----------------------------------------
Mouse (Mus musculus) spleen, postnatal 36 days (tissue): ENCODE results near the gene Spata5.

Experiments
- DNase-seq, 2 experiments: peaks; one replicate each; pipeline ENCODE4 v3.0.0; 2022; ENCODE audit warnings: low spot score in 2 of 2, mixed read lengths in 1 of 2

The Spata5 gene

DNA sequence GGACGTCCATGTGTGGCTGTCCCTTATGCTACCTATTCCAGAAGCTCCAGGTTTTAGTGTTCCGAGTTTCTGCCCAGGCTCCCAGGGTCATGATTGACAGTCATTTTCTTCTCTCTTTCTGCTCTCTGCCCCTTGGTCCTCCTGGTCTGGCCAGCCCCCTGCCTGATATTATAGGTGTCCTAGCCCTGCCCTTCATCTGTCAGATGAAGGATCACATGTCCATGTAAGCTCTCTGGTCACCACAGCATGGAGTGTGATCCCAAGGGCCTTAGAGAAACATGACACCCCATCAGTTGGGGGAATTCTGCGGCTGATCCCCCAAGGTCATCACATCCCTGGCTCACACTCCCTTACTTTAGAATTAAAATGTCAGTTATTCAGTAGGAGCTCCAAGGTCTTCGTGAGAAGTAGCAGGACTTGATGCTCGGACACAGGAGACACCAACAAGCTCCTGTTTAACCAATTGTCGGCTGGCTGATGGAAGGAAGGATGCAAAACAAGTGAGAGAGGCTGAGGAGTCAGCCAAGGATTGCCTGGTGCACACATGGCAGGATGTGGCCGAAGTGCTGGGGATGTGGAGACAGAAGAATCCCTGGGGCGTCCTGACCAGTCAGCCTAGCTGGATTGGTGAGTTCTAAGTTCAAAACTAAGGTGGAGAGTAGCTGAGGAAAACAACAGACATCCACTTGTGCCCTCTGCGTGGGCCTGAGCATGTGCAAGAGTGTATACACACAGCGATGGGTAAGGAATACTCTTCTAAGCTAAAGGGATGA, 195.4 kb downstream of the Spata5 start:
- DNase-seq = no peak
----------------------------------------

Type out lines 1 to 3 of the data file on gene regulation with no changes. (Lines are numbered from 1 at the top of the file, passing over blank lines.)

Mouse (Mus musculus) spleen, postnatal 36 days (tissue): ENCODE results near the gene Spata5.

Experiments
- DNase-seq, 2 experiments: peaks; one replicate each; pipeline ENCODE4 v3.0.0; 2022; ENCODE audit warnings: low spot score in 2 of 2, mixed read lengths in 1 of 2